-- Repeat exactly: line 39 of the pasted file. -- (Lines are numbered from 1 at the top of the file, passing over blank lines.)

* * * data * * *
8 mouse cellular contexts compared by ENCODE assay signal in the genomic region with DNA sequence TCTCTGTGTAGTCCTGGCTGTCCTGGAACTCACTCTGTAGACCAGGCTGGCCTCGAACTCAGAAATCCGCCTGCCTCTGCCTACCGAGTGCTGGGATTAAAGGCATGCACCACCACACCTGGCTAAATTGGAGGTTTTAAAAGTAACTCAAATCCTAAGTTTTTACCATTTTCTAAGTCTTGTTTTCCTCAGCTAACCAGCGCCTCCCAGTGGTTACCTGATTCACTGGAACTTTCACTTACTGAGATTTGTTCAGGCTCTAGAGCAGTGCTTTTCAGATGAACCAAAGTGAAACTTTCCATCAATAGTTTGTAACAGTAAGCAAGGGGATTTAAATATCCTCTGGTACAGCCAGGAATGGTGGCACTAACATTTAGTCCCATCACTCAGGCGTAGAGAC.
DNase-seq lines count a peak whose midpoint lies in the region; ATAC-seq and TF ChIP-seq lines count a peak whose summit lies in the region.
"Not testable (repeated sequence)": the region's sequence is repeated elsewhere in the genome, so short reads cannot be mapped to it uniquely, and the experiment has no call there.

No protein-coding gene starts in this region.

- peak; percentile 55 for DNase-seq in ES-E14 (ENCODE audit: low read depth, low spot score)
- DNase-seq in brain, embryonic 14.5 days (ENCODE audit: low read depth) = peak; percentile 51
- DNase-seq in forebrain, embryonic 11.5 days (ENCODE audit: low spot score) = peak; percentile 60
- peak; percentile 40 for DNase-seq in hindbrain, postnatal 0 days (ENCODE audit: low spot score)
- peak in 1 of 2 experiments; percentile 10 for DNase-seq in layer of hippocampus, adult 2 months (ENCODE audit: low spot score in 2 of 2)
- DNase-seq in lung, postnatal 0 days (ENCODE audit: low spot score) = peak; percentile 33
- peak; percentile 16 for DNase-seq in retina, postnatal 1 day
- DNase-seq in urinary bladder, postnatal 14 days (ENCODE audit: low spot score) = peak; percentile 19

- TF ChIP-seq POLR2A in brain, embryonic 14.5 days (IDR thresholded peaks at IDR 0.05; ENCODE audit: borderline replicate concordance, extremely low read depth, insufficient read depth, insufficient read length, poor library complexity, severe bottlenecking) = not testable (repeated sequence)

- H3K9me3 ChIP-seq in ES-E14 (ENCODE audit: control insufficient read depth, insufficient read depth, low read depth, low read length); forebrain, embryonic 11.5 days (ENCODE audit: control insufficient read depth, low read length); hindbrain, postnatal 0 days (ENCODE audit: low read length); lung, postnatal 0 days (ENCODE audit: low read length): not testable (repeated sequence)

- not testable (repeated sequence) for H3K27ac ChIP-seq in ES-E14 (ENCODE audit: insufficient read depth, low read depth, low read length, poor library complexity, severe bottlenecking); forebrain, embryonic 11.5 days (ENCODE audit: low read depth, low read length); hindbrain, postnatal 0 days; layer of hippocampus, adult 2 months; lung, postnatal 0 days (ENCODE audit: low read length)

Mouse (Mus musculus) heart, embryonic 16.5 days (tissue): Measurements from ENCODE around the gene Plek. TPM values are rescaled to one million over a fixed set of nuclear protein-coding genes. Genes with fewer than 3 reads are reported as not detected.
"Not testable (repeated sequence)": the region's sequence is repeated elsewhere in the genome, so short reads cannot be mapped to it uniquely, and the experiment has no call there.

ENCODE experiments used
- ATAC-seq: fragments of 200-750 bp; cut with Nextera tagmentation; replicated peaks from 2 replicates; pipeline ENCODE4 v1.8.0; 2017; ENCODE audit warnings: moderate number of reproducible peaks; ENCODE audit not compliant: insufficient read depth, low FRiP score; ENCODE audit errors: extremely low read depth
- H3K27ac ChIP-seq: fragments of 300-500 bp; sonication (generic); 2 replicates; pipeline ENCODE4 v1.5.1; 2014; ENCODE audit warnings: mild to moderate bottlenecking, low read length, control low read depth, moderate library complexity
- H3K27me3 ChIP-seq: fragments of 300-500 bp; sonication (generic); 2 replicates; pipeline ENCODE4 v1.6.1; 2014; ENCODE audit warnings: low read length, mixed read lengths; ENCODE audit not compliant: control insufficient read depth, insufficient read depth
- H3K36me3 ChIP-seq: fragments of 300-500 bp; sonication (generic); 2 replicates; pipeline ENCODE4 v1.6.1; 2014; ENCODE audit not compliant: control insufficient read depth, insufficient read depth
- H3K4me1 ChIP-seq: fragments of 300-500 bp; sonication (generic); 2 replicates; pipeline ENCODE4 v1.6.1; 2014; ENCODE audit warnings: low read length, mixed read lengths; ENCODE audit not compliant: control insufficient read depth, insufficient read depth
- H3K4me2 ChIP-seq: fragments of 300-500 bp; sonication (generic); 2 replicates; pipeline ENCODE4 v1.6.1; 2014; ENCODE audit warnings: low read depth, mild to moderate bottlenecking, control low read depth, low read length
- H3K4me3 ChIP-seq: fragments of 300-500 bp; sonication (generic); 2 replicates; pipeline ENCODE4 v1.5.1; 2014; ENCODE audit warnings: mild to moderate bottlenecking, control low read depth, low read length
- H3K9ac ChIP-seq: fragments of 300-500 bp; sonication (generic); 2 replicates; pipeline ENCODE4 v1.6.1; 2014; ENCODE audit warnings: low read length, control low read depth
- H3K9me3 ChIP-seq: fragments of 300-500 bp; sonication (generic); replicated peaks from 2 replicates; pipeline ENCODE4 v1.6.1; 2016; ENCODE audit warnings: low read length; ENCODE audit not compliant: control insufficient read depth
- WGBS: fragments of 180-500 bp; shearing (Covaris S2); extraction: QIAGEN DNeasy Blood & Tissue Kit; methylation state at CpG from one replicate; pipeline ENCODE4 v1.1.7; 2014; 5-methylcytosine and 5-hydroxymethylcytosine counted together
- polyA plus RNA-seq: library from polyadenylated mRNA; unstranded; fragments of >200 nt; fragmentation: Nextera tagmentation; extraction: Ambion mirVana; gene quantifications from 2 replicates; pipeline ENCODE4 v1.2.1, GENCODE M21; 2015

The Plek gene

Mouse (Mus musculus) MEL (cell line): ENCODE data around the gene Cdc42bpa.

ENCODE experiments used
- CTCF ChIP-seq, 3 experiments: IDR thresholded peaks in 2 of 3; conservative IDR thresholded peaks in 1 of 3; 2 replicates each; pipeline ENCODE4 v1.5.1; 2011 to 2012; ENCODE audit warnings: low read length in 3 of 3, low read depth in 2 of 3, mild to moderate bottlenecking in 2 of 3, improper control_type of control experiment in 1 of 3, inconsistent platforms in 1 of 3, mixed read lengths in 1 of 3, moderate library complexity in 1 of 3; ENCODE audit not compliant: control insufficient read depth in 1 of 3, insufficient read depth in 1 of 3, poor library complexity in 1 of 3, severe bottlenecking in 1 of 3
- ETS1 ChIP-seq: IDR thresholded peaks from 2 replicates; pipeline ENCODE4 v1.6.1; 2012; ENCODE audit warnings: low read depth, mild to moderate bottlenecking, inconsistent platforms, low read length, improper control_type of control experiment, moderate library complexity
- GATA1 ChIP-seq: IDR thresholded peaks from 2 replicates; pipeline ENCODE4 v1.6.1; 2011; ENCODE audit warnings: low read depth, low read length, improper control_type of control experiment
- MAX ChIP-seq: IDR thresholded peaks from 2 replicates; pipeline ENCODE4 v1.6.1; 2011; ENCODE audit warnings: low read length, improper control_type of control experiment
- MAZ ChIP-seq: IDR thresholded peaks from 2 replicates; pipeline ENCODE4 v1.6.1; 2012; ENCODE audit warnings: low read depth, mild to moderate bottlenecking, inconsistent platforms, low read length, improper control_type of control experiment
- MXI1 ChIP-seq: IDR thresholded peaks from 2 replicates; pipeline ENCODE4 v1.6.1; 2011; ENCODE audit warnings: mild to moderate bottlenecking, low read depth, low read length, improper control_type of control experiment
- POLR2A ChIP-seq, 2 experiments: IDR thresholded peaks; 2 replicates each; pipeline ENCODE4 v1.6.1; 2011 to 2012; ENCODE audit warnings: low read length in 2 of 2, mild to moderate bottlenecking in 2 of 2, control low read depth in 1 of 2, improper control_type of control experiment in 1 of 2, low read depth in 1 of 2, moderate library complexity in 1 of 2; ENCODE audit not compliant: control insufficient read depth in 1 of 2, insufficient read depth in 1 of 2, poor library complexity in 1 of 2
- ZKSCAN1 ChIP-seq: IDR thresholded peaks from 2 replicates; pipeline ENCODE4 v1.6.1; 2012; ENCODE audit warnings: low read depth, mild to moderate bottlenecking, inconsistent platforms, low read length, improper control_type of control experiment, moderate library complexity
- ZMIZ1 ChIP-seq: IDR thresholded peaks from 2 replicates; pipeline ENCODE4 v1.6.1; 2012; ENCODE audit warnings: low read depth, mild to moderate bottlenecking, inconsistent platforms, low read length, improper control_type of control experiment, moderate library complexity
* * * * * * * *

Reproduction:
- POLR2A ChIP-seq, 2 experiments: IDR thresholded peaks; 2 replicates each; pipeline ENCODE4 v1.6.1; 2011 to 2012; ENCODE audit warnings: low read length in 2 of 2, mild to moderate bottlenecking in 2 of 2, control low read depth in 1 of 2, improper control_type of control experiment in 1 of 2, low read depth in 1 of 2, moderate library complexity in 1 of 2; ENCODE audit not compliant: control insufficient read depth in 1 of 2, insufficient read depth in 1 of 2, poor library complexity in 1 of 2